# RED-PD: RED with Preferential Dropping Ratul Mahajan Sally Floyd David Wetherall.

## Presentation on theme: "RED-PD: RED with Preferential Dropping Ratul Mahajan Sally Floyd David Wetherall."— Presentation transcript:

RED-PD: RED with Preferential Dropping http://www.aciri.org/red-pd Ratul Mahajan Sally Floyd David Wetherall

2 Background  FIFO – first in first out  drop tail  RED – Random Early Detection  detect incipient congestion  distribute drops fairly Buffer

3 Problem  High bandwidth flows increase the drop rate at the router  Without flow based differentiation all flows see the same drop rate  flows get more by sending more Solution: router mechanisms to protect rest of the traffic from high bandwidth flows Throughput Sending Rate RED: y=(1-p)x p: drop rate

4 Relevance  Where is congestion?  Backbone (?)  Edge routers  Exchange points  Intercontinental links  Starting point for aggregate based congestion

5 A Possible Approach – Per-flow state Examples: FQ, DRR, CSFQ, FRED Sequester all flows from each other + provide full max-min fairness o required for best-effort traffic? - state for ALL the flows passing through the router, most of which are small “Web mice”

6 RED-PD’s Approach – Partial Flow State State for high bandwidth flows only  Identify high bandwidth flows during times of congestion. These are called monitored flows.  Preferentially drop from monitored flows to limit their throughput. Combines the simplicity of FIFO with the protection of full max-min fair techniques that keep per-flow state.

7 Why Partial Flow State Approach Works What fraction of flows get what fraction of bytes over different time windows. Bandwidth distribution is very skewed - a small fraction of flows accounts for most of the bandwidth. Bandwidth distribution is very skewed - a small fraction of flows accounts for most of the bandwidth.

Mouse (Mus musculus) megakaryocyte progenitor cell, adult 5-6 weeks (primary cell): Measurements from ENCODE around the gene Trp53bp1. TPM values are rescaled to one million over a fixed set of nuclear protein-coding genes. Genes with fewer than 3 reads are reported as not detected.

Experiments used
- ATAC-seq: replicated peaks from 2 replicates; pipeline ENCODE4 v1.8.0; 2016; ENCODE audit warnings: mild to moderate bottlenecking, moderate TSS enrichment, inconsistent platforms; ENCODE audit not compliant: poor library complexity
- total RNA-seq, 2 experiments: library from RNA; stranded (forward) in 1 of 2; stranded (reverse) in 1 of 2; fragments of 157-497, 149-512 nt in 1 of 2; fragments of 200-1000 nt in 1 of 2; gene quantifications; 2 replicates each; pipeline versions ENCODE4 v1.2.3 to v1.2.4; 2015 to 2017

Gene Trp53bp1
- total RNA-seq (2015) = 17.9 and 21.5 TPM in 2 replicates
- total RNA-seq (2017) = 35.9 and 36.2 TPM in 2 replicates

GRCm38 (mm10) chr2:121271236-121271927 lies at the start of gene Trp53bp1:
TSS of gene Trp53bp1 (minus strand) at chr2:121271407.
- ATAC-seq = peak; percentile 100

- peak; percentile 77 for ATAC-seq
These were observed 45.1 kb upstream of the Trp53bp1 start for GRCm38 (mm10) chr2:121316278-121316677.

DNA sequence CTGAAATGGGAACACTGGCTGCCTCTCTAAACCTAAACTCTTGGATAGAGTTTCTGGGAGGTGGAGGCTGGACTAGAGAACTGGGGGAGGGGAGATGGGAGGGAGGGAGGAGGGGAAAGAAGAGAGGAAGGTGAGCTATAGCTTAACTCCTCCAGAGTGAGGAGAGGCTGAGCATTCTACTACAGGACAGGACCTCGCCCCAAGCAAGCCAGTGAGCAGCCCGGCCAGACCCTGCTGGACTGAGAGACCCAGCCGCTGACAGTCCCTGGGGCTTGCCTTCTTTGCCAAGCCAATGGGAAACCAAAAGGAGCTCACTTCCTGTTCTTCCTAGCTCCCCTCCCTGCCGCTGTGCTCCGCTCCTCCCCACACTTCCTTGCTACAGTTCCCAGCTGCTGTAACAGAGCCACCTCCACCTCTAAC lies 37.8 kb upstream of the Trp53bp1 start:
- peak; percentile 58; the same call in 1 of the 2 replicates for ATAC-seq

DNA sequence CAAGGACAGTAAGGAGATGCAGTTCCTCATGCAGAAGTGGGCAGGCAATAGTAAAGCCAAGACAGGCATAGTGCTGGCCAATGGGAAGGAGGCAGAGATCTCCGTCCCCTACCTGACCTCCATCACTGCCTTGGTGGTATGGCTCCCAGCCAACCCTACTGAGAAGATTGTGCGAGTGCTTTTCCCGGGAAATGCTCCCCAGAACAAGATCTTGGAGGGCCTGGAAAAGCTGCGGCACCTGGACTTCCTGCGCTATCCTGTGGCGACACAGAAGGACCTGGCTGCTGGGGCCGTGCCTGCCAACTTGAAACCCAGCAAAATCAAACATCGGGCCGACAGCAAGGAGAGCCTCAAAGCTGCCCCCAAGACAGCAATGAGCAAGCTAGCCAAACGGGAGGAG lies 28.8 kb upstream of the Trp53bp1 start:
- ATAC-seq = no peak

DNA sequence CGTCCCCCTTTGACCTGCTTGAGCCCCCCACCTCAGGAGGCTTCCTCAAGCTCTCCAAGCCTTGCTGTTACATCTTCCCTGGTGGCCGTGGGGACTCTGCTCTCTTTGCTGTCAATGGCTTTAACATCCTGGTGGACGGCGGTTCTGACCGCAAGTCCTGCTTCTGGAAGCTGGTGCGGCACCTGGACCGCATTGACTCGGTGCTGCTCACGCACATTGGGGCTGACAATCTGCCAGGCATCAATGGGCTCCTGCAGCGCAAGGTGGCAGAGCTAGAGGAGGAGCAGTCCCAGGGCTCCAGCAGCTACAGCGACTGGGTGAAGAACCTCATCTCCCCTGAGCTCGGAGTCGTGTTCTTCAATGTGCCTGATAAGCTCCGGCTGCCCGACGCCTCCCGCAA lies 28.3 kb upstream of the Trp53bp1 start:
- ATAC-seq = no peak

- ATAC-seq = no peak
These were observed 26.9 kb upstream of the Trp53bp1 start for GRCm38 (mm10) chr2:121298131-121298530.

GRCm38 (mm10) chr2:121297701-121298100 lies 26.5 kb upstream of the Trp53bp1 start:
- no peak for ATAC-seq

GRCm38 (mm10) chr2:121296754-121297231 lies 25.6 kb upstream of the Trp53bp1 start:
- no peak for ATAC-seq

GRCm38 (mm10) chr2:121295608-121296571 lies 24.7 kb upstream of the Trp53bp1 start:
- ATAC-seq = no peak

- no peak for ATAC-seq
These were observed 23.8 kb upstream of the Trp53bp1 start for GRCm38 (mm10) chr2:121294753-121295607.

8 Identification Approach – Drop History Flows that send more suffer more drops  Cheap means for identification  Drop history contains flows that have been sent congestion signal Sending Rate Throughput p.x p: drop rate RED: y=(1-p)x

9 Defining “High Bandwidth”  Pick a round trip time (RTT) R  call a TCP with RTT R as reference TCP  High bandwidth flows:  All flows sending more than the reference TCP flow  Target bandwidth Target(R,p) given by the TCP response function  Target(R,p) =~ packets/second where p is the drop rate at the output queue  1.5 R  p

10 Identifying High Bandwidth Flows  TCP suffers one drop in a congestion epoch  Length of congestion epoch can be computed using drop rate  CELength(R,p) = congestion epoch length of the reference TCP  identify flows with one or more drops in CELength(R,p) seconds Congestion Window W/2 W Congestion Epoch R  1.5  p

11 Tuning Identification 1.Issue: all flows suffer a drop once in a while  keep the drop history of K.CELength(R,p) seconds and identify flows with K or more drops (K>1) 2.Issue: multiple losses in a window of data  maintain the drop history as M separate lists instead of a single list o length of each list is (K/M).CELength(R,p) seconds  identify flows with drops in K or more of the M lists o lets go flows with more than K drops in a short period

12 Preferential Dropping  Probabilistically drop packets from monitored flows before they enter the output queue  The dropping probability is computed to bring down rate of a monitored flow into the output queue to Target(R,p)  probability = 1 – Target(R,p)/arrival rate